Utah Court of Appeals
The Utah Court of Appeals upheld the County’s denial of a homeowner’s requested special exception to ridgeline disturbance limits to build an additional accessory building on the same lot as his residence.
The county’s hillside stewardship zone, applicable to the property, provides a site grading provision that states that “[s]ite grading shall be minimized” and the “limit of disturbance area shall not exceed twenty thousand (20,000) square feet.”
The homeowner previously obtained a variance to the disturbance limit to build a home with a 43,805-square-foot disturbance area. Thereafter, the county changed its process to create a procedure for a “Special Exception” to disturbance area limits according to certain approval criteria in the ordinance that would be reviewed and approved by the County Council. The homeowner subsequently requested permission to build an additional accessory building on the same lot, which would involve an additional 9,781-square-foot disturbance area. While the owner argued that the disturbance limit applied per project, and that he was therefore compliant with the limit, the County required him to obtain approval for a Special Exception on the basis that the limit applied cumulatively to a particular lot, and that the homeowner had already exceeded the limit with the prior construction of the home.
A staff report was prepared regarding the application, and while the report discussed the relevant special exception criteria found in county ordinances, the “conclusions of law” section incorrectly referenced the zoning variance criteria instead. Following a public hearing and discussion of the application, the County denied the special exception request, but the written decision’s conclusions of law likewise referenced the variance standards instead of the special exception standards. On review, a district court reversed the decision as illegal, remanding back to the County Council with instructions to make findings and conclusions according to the special exception criteria.
Following this decision, the homeowner sent a letter to the Council suggesting that further discussion was necessary, positing a new argument that the special exception criteria did not apply at all to the property, as the proposed accessory building did not require “site grading” as the term was defined in code. However, the County asserted that it had appropriately reviewed the proper criteria, and that all that was needed was to correct the citations in the written decision’s conclusions of law. The County issued a new written decision on much of the same analysis, but changed the conclusions of law to correspond with the special exception criteria. The homeowner petitioned the district court to review the new decision, arguing it was illegal because it lacked “substantive review” and that the site grading disturbance area limit was inapplicable because the proposed building did not require “site grading,” and that even if applicable, the decision was arbitrary and capricious because there was substantial evidence that he met all of the special exception criteria. The district court ruled that the decision was not arbitrary, capricious, or illegal, and the homeowner appealed.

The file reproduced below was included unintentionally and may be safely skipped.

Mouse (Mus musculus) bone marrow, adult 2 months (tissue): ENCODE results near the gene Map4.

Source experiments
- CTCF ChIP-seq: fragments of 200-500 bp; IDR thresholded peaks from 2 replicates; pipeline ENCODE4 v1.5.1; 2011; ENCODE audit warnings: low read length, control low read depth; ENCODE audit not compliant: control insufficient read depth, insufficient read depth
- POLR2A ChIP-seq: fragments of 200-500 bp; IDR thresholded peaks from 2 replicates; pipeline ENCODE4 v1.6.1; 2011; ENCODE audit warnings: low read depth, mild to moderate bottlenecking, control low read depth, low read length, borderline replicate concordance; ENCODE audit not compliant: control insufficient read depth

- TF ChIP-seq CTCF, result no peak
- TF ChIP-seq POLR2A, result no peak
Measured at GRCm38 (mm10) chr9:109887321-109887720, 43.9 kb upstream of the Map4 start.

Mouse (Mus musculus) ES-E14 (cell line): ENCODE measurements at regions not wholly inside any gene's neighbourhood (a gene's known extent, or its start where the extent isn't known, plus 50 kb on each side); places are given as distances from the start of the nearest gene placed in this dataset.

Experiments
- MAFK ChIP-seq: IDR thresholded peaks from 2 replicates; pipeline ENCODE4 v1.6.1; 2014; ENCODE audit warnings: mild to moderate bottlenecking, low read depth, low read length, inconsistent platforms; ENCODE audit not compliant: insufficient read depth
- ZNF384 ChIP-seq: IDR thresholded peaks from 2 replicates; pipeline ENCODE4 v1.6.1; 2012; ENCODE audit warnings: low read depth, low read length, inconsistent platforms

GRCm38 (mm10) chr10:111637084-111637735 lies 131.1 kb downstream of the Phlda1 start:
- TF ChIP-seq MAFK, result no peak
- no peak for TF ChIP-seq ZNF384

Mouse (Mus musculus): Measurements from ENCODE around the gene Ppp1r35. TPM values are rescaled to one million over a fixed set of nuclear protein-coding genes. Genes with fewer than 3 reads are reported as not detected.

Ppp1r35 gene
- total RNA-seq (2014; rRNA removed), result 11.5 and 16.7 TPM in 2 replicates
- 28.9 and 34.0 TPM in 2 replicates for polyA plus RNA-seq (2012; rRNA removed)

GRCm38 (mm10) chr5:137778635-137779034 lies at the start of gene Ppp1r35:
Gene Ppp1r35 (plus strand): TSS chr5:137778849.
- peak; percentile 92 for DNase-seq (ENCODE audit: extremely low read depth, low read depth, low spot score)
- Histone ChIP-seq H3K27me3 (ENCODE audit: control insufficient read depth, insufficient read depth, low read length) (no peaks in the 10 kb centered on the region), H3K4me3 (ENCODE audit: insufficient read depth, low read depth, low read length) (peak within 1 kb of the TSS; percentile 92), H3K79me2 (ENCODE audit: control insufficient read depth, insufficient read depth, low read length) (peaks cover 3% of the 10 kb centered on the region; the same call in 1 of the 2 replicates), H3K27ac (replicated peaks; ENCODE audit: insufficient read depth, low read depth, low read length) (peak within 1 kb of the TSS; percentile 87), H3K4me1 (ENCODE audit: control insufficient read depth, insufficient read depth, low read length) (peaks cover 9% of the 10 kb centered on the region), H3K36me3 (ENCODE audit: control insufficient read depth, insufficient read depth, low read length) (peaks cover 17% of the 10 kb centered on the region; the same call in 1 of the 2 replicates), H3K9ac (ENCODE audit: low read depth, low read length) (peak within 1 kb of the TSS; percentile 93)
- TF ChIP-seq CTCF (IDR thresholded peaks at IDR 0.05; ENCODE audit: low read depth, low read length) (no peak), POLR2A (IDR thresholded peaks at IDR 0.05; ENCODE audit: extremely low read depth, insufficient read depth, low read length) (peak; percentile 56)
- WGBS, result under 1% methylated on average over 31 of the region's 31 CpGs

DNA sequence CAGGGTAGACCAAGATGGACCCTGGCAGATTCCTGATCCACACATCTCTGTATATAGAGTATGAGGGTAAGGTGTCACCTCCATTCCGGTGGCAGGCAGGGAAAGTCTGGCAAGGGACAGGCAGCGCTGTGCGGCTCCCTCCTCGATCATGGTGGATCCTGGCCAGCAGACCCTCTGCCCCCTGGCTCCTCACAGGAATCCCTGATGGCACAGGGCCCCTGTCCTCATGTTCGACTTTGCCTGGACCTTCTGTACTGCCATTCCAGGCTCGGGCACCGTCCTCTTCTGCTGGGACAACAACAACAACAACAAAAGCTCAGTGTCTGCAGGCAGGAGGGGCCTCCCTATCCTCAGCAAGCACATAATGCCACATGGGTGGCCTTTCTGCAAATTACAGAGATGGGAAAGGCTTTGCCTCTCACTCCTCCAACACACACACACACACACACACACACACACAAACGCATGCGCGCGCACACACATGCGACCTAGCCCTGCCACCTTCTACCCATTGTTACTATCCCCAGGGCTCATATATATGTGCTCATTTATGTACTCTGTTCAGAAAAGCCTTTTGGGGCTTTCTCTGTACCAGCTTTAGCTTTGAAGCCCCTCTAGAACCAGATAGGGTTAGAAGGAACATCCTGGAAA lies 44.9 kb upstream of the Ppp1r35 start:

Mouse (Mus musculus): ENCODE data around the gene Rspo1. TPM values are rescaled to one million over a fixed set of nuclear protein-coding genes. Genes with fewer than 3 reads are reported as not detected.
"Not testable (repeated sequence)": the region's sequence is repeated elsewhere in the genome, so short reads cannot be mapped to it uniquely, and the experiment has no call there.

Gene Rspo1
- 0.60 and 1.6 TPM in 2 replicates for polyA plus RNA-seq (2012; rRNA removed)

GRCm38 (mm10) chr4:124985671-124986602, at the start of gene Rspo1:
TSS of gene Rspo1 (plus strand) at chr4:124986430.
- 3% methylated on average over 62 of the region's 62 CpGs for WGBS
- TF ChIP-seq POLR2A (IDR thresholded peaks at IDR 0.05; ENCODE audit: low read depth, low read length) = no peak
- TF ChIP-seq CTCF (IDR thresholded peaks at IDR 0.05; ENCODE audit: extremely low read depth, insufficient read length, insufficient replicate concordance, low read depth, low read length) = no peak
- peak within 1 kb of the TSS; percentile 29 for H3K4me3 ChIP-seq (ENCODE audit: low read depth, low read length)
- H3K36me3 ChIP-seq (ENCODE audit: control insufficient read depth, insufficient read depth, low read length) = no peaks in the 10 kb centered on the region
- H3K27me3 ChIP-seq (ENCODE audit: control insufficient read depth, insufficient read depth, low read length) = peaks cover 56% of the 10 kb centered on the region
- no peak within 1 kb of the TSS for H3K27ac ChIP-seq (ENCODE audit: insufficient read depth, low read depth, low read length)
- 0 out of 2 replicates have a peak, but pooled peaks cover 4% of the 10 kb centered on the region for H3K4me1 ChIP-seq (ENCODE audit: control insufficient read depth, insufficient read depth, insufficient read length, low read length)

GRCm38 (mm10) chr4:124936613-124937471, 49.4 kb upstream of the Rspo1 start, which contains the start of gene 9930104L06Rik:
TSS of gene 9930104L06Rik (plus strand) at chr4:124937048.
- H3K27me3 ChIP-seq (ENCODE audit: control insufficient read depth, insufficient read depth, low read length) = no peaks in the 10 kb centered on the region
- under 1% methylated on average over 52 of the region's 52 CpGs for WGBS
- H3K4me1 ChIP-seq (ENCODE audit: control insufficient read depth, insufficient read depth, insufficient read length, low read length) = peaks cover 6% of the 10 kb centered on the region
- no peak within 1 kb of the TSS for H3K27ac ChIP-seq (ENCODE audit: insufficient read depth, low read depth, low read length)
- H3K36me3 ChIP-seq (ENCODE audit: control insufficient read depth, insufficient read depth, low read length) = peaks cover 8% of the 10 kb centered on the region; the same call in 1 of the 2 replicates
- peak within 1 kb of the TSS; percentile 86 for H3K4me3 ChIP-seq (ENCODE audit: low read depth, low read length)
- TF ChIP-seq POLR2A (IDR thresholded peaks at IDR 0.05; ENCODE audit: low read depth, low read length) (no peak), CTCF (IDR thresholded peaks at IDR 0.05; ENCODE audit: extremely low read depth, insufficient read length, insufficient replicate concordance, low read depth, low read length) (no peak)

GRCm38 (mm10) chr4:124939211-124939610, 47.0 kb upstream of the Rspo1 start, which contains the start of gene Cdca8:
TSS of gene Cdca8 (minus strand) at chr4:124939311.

The Utah Court of Appeals upheld the denial, holding that the site grading disturbance limits applied to the property. While “site grading” was not defined in county code, the Court concluded that the ordinary meaning of the term in a construction context referred to the leveling off of the ground underlying a structure, and that whereas the accessory building was to be on a steep slope requiring the need to level the ground, the project did require “site grading.”
The Court next found that the disturbance area limit was cumulative in nature. While the provision does not explicitly state either that the area is measured cumulatively, or per project, the Court concluded that interpreting the provision in harmony with other provisions as a whole act suggests that disturbance limits are measured in relation to lot size, as opposed to project size, and that the purpose of the ordinance is to minimize excess development, whereas the homeowner’s interpretation would facilitate excess development by allowing disturbances over the limit as long as the disturbances don’t occur within the same project, enabling the very thing that the provision was designed to prohibit.
The Court held that the homeowners received proper substantive review in the amended decision as the record showed that the special exception criteria were all discussed in substance, and that it was simply the conclusions of law that incorrectly referred to the zoning variance criteria.
Regarding the arbitrary and capricious standard, the homeowner argued that the amended decision was not specific enough to allow substantial evidence review, and that there wasn’t substantial evidence to support the Council’s conclusions. The Court rejected these arguments, finding that even if the conclusions were not set forth in much detail, they did not need to be, because the Council had also explained its rationale under the Findings of Fact heading, which included 36 separately numbered findings, and that any of the findings that the homeowner had failed to establish even one of the criteria for special exception amounted to substantial evidence supporting the decision to deny the special exception. The Court concluded then, that the Council’s decision was not arbitrary and capricious, or illegal.